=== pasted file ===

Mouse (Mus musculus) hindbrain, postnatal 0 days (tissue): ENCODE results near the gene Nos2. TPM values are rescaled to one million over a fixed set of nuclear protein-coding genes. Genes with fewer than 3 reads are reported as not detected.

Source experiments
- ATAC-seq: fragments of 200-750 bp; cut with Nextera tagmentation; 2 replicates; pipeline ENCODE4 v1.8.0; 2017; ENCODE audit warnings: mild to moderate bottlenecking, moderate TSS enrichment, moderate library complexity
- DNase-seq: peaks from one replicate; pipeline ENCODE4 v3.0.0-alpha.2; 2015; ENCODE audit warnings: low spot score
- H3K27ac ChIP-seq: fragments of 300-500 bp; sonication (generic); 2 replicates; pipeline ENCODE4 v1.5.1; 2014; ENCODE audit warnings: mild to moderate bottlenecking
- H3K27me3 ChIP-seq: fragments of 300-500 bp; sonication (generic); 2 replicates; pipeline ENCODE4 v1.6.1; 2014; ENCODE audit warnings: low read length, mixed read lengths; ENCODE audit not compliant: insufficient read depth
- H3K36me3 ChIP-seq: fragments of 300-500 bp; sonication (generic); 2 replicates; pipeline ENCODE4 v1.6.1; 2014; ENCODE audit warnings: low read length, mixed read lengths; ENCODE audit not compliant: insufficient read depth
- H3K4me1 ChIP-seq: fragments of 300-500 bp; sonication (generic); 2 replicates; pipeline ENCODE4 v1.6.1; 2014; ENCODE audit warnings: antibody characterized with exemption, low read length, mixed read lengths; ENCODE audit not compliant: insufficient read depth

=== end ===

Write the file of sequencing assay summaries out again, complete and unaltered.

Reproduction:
Mouse (Mus musculus) hindbrain, postnatal 0 days (tissue): ENCODE results near the gene Nos2. TPM values are rescaled to one million over a fixed set of nuclear protein-coding genes. Genes with fewer than 3 reads are reported as not detected.

Source experiments
- ATAC-seq: fragments of 200-750 bp; cut with Nextera tagmentation; 2 replicates; pipeline ENCODE4 v1.8.0; 2017; ENCODE audit warnings: mild to moderate bottlenecking, moderate TSS enrichment, moderate library complexity
- DNase-seq: peaks from one replicate; pipeline ENCODE4 v3.0.0-alpha.2; 2015; ENCODE audit warnings: low spot score
- H3K27ac ChIP-seq: fragments of 300-500 bp; sonication (generic); 2 replicates; pipeline ENCODE4 v1.5.1; 2014; ENCODE audit warnings: mild to moderate bottlenecking
- H3K27me3 ChIP-seq: fragments of 300-500 bp; sonication (generic); 2 replicates; pipeline ENCODE4 v1.6.1; 2014; ENCODE audit warnings: low read length, mixed read lengths; ENCODE audit not compliant: insufficient read depth
- H3K36me3 ChIP-seq: fragments of 300-500 bp; sonication (generic); 2 replicates; pipeline ENCODE4 v1.6.1; 2014; ENCODE audit warnings: low read length, mixed read lengths; ENCODE audit not compliant: insufficient read depth
- H3K4me1 ChIP-seq: fragments of 300-500 bp; sonication (generic); 2 replicates; pipeline ENCODE4 v1.6.1; 2014; ENCODE audit warnings: antibody characterized with exemption, low read length, mixed read lengths; ENCODE audit not compliant: insufficient read depth